Spinal Cord Injury BC

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How to Engage in Activism Without Attending a Protest

If you feel passionate about a movement what can you do to support it? With COVID-19 and as a person with a disability, do you feel safe participating in a protest? Here is some info on how to get involved and effect change while staying safe.

Posted on June 19, 2020
by Spinal Cord Injury BC

Throughout our local communities and across the globe, protests are taking place in response to racism and discrimination that exists in our society. What’s happening in our world right now gives us pause for thought and motivates us to take action. But with COVID-19 and as a person with a disability, do you feel safe participating in a protest? If you feel passionate about a movement what can you do to support it? Here is some information and resources on how to get involved and effect change while staying safe.

Educate yourself and those around you

Do this through reading, research or reaching out to organizations doing important work. Take accountability for your learning and don’t rely on others. You are in charge of your education.

Have conversations with friends and family about your cause.

Share your feedback on accessibility to event organizers and other organizations so they can improve the way they carry out their work. Here are some resources on how to host more accessible meetings.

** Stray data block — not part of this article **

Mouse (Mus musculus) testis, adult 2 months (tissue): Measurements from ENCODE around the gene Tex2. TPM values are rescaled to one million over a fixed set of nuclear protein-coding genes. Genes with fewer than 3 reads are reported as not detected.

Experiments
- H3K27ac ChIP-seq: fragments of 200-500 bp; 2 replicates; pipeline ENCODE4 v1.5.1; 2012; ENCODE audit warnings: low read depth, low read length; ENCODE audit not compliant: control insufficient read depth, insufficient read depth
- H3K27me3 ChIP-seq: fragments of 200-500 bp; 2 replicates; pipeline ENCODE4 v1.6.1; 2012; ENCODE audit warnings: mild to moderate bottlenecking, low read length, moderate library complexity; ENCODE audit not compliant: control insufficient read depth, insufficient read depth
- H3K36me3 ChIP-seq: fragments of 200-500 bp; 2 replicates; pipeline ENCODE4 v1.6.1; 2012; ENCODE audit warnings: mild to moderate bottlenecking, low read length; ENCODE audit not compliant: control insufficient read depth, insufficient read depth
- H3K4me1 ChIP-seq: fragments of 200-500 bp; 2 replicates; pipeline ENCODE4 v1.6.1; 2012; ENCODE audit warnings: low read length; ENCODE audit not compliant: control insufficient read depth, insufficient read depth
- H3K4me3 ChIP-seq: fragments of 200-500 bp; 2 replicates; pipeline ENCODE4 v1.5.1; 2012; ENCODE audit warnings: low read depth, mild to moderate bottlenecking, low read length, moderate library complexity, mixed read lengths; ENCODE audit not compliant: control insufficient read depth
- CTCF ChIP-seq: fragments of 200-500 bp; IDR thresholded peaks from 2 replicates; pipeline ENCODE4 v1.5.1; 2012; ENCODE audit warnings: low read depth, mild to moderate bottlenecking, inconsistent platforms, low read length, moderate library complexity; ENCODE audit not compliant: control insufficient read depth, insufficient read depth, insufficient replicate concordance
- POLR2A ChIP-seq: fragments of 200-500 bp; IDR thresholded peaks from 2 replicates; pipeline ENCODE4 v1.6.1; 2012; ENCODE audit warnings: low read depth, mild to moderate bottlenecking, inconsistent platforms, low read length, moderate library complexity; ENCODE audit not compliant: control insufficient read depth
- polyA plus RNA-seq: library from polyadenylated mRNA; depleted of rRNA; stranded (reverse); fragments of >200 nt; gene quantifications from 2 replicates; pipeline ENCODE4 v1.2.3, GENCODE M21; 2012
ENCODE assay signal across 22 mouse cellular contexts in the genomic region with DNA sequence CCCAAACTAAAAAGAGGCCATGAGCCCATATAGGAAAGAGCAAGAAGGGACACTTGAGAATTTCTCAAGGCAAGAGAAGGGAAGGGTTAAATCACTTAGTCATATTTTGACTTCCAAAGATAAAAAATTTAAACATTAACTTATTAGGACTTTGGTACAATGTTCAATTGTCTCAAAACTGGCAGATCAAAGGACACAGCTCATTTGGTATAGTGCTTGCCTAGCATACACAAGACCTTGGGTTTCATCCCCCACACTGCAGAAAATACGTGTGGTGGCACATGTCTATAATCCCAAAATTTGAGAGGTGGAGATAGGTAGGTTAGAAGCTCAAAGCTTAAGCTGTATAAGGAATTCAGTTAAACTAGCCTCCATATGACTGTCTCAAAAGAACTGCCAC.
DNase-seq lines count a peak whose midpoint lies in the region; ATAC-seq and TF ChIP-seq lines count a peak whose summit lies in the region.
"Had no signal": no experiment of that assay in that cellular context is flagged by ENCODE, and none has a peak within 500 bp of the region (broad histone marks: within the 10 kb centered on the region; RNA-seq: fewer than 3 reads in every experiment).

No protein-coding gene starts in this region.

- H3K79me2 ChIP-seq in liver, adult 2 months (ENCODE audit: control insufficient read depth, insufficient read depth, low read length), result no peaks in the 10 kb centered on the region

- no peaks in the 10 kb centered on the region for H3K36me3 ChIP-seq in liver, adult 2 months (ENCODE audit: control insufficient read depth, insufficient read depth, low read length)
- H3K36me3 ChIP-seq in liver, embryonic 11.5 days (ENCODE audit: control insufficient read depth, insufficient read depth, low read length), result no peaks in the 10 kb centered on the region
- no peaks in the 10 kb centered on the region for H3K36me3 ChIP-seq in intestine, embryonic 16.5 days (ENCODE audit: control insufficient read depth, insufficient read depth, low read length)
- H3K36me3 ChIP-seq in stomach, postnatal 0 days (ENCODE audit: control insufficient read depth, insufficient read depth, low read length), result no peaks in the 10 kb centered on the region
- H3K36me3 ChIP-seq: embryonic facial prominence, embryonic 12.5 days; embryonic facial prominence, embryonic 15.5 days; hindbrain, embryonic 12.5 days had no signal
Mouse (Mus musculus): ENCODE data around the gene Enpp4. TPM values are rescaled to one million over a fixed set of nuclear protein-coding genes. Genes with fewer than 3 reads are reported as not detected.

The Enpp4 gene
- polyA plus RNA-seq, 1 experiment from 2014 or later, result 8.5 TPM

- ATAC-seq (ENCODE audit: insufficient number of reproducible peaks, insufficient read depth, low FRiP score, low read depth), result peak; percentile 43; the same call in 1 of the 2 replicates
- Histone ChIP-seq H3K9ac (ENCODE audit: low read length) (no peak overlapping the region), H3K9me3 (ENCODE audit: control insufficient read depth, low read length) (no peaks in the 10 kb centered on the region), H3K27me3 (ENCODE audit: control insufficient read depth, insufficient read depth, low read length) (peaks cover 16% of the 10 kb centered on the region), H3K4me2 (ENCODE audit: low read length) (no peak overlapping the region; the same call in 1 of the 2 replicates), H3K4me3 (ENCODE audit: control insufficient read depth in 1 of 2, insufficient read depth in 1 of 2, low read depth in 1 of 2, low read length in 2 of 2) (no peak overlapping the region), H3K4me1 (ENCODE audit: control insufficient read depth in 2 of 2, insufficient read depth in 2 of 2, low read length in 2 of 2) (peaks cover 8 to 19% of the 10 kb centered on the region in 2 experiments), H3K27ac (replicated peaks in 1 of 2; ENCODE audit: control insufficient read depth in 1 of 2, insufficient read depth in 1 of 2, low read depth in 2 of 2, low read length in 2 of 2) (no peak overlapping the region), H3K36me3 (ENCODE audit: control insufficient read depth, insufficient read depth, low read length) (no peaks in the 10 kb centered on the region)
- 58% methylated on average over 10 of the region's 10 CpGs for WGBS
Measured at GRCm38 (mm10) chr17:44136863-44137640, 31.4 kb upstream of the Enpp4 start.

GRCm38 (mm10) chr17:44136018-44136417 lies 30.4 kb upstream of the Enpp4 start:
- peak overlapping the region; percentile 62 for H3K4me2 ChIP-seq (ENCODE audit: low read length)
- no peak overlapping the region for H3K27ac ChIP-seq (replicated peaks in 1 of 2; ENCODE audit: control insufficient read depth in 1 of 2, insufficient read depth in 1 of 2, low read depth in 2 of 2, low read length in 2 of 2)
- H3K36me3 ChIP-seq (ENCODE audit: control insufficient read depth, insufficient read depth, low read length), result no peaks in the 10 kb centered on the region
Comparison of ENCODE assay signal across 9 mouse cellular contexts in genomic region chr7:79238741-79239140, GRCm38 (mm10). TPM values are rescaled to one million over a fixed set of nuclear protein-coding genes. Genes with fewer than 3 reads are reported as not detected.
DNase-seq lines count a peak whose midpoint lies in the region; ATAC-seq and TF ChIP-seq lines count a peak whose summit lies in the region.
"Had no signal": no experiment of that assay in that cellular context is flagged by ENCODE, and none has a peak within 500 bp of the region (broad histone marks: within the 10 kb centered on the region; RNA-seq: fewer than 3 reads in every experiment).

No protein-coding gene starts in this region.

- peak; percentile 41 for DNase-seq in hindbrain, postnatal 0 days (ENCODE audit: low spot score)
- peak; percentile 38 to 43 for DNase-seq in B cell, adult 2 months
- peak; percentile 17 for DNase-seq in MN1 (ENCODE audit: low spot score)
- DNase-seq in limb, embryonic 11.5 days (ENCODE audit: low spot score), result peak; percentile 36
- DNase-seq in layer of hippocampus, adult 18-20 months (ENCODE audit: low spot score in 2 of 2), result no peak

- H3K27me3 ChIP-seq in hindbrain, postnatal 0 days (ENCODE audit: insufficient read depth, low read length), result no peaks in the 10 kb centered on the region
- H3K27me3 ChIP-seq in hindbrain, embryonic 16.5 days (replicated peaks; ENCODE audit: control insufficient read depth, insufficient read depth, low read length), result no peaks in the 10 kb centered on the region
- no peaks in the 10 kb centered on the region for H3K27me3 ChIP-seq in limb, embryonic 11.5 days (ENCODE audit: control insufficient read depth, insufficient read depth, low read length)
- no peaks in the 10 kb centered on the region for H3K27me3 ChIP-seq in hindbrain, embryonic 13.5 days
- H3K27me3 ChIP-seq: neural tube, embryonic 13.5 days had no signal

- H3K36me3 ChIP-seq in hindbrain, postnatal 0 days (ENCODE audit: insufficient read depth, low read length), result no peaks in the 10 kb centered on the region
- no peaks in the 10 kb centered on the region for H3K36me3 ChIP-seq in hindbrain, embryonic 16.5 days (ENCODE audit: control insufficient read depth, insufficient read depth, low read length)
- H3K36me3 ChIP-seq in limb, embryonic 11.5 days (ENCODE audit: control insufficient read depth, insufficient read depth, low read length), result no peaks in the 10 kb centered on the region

Seek out information from trusted sources. This is a helpful guide from the Toronto Public Library on how to spot the difference between “fake news” and factual, reliable news.

If you are specifically interested in learning more about Disability Justice, watch this workshop hosted by Creating Accessible Neighbourhoods and Connectra. Or check out the virtual workshops hosted by Crip Camp that runs until August 30, 2020. There are a ton of guest speakers, topics and conversations to be a part of!

Engage

Vote. Your vote is your voice – don’t be afraid to use it.

Sign petitions – every name on a petition adds legitimacy to the campaign. It shows what matters to you most, and by sharing, it shows your friends and family what issues are important to you.

Call or email your local mayor, city or town council, and your MP or MLA. You can use this link to find your MLA by entering your postal code. Or visit this website to view all MPs in the province and find out who represents your region.

Attend a Town Hall (virtual Town Halls are more common these days) and voice your opinions to local politicians and your community.

Support those at the forefront

Do you have loved ones headed out to rallies and protests? If you want to help those who are working on-the-ground, you can collect supplies and items that are necessary for frontline work, like phone chargers, water, non-perishable snacks, etc.

Offer to assist with childcare, household chores or other means of support for those who are attending protests.

Make a donation

If you have extra funds, you can find a charity or non-profit that supports a cause you are passionate about and make a donation.

If possible, you can donate medical supplies to people working as medics at protests or rallies.